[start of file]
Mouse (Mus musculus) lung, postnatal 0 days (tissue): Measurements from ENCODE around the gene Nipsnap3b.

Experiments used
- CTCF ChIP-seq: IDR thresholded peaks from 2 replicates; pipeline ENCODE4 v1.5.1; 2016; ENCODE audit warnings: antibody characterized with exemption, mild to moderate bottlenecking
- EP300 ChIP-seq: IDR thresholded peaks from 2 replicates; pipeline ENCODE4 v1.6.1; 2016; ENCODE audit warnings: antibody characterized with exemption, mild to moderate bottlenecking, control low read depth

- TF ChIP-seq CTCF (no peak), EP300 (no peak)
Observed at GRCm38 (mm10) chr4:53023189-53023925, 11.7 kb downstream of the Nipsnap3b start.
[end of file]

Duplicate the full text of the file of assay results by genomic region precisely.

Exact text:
Mouse (Mus musculus) lung, postnatal 0 days (tissue): Measurements from ENCODE around the gene Nipsnap3b.

Experiments used
- CTCF ChIP-seq: IDR thresholded peaks from 2 replicates; pipeline ENCODE4 v1.5.1; 2016; ENCODE audit warnings: antibody characterized with exemption, mild to moderate bottlenecking
- EP300 ChIP-seq: IDR thresholded peaks from 2 replicates; pipeline ENCODE4 v1.6.1; 2016; ENCODE audit warnings: antibody characterized with exemption, mild to moderate bottlenecking, control low read depth

- TF ChIP-seq CTCF (no peak), EP300 (no peak)
Observed at GRCm38 (mm10) chr4:53023189-53023925, 11.7 kb downstream of the Nipsnap3b start.